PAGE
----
Welcome to my new home on the Internet! Please excuse the mess, as I’m getting the studio moved from it’s old home at The River’s Wayward Daughter and to this, it’s new official one! That’s right, I’m all official and shit now. Soon, all the monsters and oddities will be here and settled in, and there will be a Real Store for my art, and it’s gonna be great.
Can’t fix the world, but I can make silly art, and hopefully it makes someone smile, even for a moment.
Recently we went to a local botanical garden with some friends, which was glorious. I took a million photos of plants and flowers for references, and maaaay have gotten an idea for a new Watcher painting from them. Finished it a week or so ago, and am in the process of getting it matted and ready for sale as soon as I can get the store up and running.
I also gave in to the inevitable and subscribed to Adobe for Photoshop/Fresco for digital art. The other programs I looked at all, while less expensive, all had interface issues that were going to bug the crap out of me in the long run and also have the small problem that pretty much every print site is geared for Photoshop’s formatting options. Maybe someday, when I get better at digital artwork, I’ll switch to something else, but for now here we are. C’est la vie, I guess.
Who’d have thought that trying to find a CPA to work with, at very least long enough to get my tax registration stuff sorted out, if not longer, would turn into a several month long saga? Utterly ridiculous. After having to prod the local Chamber of Commerce to reply to my email for local recs for attorneys and accountants, and then failing to get any of the attorneys suggested to respond, the accounting firms turned out to have similar issues. So, I contacted the local small business associations, and their recs were no better about responding. Finally turned to FB yesterday, and got a rec from a friend that has potential.
Cross your fingers and light a candle for good luck for me. I’m passed the point of tired of fighting with yet another thing that should have been pretty straightforward but is, instead, taking exponentially longer than it ever should have to take care of.
Someday I’ll get to be able to finish getting the store set up…
After much ado, the paperwork has been submitted and accepted, and as of roughly noon yesterday, May 24, Tricksters Road Studio is now a Really Real Thing! As mentioned previously, I’ll be moving everything over to the new site in the coming weeks, getting my Ko-Fi and Patreon pages, etc. updated accordingly, and…..
Setting up my own actual shop on my own actual site.
So yeah, that’s that. It’s probably going to take a little bit, since I have to do everything manually, but I’m am SO EXCITED to finally be able to get this all set up official-like. Sorry about the chaos, but well, there’s a reason the studio is named what it is. 😀
Seriously, I am ecstatic. This has been something I’ve been trying to make work for so long, and y’all are a huge factor in my finally being able to get here. I genuinely couldn’t pull this off without the support you’ve all given me over the years, and I so very much appreciate it.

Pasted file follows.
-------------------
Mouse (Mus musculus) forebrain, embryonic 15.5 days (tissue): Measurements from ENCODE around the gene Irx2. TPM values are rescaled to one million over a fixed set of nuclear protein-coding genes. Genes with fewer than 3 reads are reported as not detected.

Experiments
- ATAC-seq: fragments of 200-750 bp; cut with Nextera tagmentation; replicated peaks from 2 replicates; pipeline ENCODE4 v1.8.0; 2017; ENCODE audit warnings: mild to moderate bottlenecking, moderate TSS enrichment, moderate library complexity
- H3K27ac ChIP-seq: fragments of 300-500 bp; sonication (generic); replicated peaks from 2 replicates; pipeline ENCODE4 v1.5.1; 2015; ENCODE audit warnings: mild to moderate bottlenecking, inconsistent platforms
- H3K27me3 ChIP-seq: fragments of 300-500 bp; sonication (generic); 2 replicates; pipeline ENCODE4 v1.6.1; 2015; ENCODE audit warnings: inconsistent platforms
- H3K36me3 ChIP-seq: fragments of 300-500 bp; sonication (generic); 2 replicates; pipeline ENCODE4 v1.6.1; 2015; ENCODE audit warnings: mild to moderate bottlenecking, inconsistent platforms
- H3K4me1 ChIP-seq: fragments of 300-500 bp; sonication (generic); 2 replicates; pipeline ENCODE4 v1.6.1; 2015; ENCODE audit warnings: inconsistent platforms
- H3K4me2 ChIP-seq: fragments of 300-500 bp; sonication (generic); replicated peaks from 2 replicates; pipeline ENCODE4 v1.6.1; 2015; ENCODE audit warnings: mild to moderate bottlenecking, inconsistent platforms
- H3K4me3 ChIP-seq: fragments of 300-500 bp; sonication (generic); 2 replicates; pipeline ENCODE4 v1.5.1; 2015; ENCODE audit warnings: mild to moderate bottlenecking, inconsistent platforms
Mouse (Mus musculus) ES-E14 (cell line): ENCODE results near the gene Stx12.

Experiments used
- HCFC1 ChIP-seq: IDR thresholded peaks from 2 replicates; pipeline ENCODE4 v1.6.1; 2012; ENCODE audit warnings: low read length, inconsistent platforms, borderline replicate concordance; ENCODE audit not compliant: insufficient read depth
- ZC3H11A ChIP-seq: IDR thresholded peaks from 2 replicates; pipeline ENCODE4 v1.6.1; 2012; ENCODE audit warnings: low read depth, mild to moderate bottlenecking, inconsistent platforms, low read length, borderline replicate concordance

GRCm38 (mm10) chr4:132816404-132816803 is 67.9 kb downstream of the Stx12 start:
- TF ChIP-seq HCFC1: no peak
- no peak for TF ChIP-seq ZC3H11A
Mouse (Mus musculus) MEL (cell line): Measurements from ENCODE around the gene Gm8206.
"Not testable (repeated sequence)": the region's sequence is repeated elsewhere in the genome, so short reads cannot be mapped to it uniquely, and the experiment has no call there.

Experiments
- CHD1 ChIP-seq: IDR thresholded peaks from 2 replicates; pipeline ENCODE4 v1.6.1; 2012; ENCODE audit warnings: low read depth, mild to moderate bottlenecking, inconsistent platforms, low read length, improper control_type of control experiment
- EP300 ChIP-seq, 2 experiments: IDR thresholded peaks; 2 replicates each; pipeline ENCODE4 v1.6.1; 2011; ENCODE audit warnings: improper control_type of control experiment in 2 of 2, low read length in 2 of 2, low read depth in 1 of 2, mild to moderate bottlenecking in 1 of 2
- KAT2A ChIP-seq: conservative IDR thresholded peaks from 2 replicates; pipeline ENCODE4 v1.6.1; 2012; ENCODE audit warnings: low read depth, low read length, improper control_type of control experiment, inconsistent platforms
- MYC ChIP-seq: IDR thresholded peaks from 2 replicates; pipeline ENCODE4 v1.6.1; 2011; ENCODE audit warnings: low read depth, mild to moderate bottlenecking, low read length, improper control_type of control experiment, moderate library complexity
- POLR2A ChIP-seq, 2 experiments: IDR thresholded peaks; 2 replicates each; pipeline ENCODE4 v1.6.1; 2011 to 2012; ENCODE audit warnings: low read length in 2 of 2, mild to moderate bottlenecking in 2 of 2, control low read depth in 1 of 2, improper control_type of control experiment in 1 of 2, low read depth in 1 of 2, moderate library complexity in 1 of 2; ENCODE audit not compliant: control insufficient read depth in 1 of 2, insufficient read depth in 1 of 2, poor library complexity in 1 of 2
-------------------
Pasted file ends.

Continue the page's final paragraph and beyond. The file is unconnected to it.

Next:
It started off as a normal, if deeply irritating, dream of dealing with petty middle-school grade Drama, and ended with me hysterically shaking my limp body, begging it to let me back in and wake up, and then being awake while I woke up, hyperventilating and needing to actually poke myself to make sure I was Really Awake This Time, FFS.
I think I’m just going to work on remembering the bit with the gorgeous flock of grey and burgundy tree toads taking flight, even if I’m somewhat vexed that I wasn’t able to get my phone out in time to take a photo of them…
Today was a Weird Day.
Still thinking I might need to paint the toads, though. They really were gorgeous.
I started working on a new Smol Monster/Watcher painting this week, and came to the point in the process where I have to start thinking about whether I’m going to use watercolor pencils or paint, whether I’m going to outline in black or brown ink, or something else. I decided that I wanted to do a nice sepia outline, but realized that many of the details on this piece are particularly small and I don’t have a Micron pen in size 005 (extremely fine point). So, off to the craft store I hied myself to see if I could find one, or if I would have to order one.
I, um, came back with rather more than a single pen.
In my defense, the india ink and dip pens were *right there* and I’ve wanted to use them again for a while, and my old ink was drying out and well, then I needed cleaning solution, and something to use for an inkwell until I can get a real one, and then I needed storage for all of this, and….
I can’t be trusted around art supplies.
*deletes and redrafts post*
*things explode again*
*grumbles, deletes posts, and redrafts it again*
*things explode. again.*
sounds of hysterical cackling
Quick, Melissa! Write a quick summary and get it posted before things explode again!
The Reader’s Digest Condensed version: It’s been nearly a year since Dad died and everything went to hell and required a restructure of well, close to half of my life. Also, some of my health issues have gotten worse, requiring some life changes to what I can and can’t do. What does this mean? This means that I’ve reached a point where I’m going to make a few minor adjustments, and one big change.
The big change is that the name and associated web address stuff is going to be changing. Why is that? Well, for a variety of reasons, really. I’m giving up on ever doing formal travel blogging (like I’d originally been planning to back when I settled on this name back in 2019), and that was originally what the name was associated with. Between ongoing pandemic, general life, and some medical reasons, it’s just not something I can pursue anymore and, to be totally honest, given everything in the last few years, it’s not something I even *want* to pursue anymore. I could try and keep wrangling it as is, but the reality is that it’s developed a lot of excess baggage for me, and it’s messing with my head.